Superior’s Ruth House, a ministry serving the homeless community, will double its capacity next month. The nonprofit is moving to a new home at 632 Grand Ave., a vacant church building that last housed The City Church. Their grand opening is slated for Oct. 1.
“We’re confident that the transition’s going to go smoothly and we’re going to be able to help more people,” said Chrissy Foster, program coordinator for Walking Victorious Ministries. “It’s a good area for us to be in and it’s just a blessing.”
Ruth House, which operates under the umbrella of Walking Victorious Ministries, began serving the homeless population in December 2018 out of a two-bedroom home at 1901 N. 12th St. Run by volunteers, the ministry offers help with job and housing searches, resume writing, crisis navigation, finding treatment, obtaining a GED and more. Their mission is to provide a safe, sober environment that promotes empowerment and healing.
Visitors can drop by for a shower and wash a load of laundry. The coffeepot’s always on and food is available. The home opens its doors as an overnight warming shelter when temperatures drop below 20 degrees Fahrenheit.
Foster said about 200 different individuals have come to Ruth House for help in the past year. Of those, seven have moved into their own apartments and 30 have found jobs.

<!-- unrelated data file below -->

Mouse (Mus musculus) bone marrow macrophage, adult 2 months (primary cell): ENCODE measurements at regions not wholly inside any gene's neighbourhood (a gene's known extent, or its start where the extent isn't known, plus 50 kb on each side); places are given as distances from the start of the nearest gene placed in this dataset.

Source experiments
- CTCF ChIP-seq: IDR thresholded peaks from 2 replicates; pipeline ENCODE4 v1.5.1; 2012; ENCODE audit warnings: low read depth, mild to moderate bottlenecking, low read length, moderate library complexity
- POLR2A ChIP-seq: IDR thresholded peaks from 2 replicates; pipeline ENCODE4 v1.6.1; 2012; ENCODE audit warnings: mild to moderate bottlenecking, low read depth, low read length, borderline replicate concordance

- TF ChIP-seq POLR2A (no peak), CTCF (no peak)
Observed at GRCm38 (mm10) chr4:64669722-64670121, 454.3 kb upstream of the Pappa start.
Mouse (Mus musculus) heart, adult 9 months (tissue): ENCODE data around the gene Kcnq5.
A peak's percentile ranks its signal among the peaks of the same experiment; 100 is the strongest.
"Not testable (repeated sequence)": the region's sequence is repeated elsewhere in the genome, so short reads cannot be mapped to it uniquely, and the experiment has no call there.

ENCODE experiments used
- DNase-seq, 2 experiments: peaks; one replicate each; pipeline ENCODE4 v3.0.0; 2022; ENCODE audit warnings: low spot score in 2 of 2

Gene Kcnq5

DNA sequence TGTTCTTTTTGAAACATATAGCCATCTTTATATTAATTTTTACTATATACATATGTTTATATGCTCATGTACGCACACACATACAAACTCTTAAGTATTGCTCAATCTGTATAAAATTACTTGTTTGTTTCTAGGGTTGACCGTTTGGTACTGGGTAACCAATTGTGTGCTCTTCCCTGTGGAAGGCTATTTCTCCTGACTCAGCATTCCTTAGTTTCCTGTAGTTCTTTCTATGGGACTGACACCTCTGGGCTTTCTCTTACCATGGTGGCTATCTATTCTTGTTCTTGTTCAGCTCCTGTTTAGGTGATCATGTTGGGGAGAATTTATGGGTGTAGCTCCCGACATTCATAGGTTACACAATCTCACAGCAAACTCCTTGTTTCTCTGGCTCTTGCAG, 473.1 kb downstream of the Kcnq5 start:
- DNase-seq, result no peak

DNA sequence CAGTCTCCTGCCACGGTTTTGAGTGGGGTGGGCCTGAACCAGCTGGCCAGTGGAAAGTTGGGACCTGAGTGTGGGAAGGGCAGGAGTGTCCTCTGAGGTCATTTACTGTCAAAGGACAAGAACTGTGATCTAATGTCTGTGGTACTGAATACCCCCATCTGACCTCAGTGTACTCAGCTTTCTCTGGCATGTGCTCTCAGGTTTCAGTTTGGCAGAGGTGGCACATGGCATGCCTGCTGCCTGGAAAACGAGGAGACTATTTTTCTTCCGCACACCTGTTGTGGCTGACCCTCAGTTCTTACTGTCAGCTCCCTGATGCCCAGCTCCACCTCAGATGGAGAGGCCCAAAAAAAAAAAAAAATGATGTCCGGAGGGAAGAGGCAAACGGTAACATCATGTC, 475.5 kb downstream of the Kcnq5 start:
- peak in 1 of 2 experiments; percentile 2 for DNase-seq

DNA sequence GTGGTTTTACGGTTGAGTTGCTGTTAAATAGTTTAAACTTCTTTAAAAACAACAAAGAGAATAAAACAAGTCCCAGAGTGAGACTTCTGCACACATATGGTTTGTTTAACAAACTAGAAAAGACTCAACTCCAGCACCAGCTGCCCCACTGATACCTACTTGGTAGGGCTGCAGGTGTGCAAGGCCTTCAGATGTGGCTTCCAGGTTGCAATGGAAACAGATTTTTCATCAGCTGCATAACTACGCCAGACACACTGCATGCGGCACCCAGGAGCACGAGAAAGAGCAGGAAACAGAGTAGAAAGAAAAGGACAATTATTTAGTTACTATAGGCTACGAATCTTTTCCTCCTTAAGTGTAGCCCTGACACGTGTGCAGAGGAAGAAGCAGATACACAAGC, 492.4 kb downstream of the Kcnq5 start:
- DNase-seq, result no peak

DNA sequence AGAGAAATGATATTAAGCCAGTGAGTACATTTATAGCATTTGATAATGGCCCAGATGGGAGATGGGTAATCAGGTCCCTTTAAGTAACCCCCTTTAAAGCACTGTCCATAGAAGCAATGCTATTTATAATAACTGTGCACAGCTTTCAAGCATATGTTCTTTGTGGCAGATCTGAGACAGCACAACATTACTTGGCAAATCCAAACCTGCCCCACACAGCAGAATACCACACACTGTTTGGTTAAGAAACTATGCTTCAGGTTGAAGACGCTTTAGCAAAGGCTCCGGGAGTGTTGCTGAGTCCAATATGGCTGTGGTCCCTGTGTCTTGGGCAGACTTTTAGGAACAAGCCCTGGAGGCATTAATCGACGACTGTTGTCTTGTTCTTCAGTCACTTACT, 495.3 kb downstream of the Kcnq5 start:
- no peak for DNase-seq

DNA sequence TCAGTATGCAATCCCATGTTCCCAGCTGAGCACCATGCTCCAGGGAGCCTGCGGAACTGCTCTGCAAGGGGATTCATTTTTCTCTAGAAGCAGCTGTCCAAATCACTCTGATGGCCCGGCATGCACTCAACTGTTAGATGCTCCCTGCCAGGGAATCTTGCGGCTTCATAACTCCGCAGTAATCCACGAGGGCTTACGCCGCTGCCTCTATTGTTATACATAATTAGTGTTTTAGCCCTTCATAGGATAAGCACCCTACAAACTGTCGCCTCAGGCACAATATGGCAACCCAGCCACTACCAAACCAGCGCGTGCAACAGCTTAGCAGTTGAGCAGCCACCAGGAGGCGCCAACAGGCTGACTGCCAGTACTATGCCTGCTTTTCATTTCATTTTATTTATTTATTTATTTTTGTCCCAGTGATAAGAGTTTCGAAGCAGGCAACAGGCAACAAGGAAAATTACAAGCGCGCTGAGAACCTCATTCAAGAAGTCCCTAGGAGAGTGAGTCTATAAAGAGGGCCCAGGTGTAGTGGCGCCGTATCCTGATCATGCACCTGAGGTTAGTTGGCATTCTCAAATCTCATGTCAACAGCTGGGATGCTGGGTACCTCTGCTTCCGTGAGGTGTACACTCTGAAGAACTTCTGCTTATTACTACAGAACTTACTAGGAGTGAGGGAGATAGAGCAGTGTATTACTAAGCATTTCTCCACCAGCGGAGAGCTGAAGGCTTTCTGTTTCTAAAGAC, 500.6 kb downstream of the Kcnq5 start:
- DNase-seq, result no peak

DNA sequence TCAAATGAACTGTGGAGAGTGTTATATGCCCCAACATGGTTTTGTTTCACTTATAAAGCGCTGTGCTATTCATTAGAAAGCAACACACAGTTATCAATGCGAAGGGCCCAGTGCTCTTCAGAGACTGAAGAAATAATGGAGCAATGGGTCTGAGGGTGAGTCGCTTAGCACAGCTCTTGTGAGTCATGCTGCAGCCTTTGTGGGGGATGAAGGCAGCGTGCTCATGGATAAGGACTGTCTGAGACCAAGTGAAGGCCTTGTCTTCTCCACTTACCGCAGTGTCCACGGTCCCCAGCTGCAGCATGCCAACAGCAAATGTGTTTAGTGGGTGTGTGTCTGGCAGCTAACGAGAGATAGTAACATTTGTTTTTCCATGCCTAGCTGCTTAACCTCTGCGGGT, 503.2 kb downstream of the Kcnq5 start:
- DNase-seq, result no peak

The new building is at least twice the size of the old one. Foster estimated they will be able to shelter up to 40 people on cold nights at 632 Grand Ave. In addition to more space, the new Ruth House is directly on a bus route and less than a block away from Solid Rock Mission, right in the heart of Superior’s north end neighborhood.
“This is where our heart is and this is where we know a lot of people need our services,” Foster said.
While the current Ruth House is a rental, the new building will be owned by the ministry.
“The funds to purchase the building were gifted to us,” Foster said.
The former church is in good shape, although a two-week bathroom renovation is planned to install showers. Foster said the building dates back to 1957; the first tenant was a Lutheran church.
The ministry may be moving into a church building, but Foster said Ruth House will continue to operate as a home. Most of the volunteers have experienced homelessness and hardship and come out the other side. They just want to see other people succeed.
“We’re going to take that with us wherever we go,” Foster said.
With the increase in space comes a need for more volunteers, particularly for the overnight warming shelter.
The community has stepped up to provide support for Ruth House. When the ministry sends out a request for items, funds or help, Foster said, it gets answered. Food and hygiene items are needed on a regular basis. With cold weather coming, Ruth House is looking for sleeping bags, tents and other items for people living outdoors.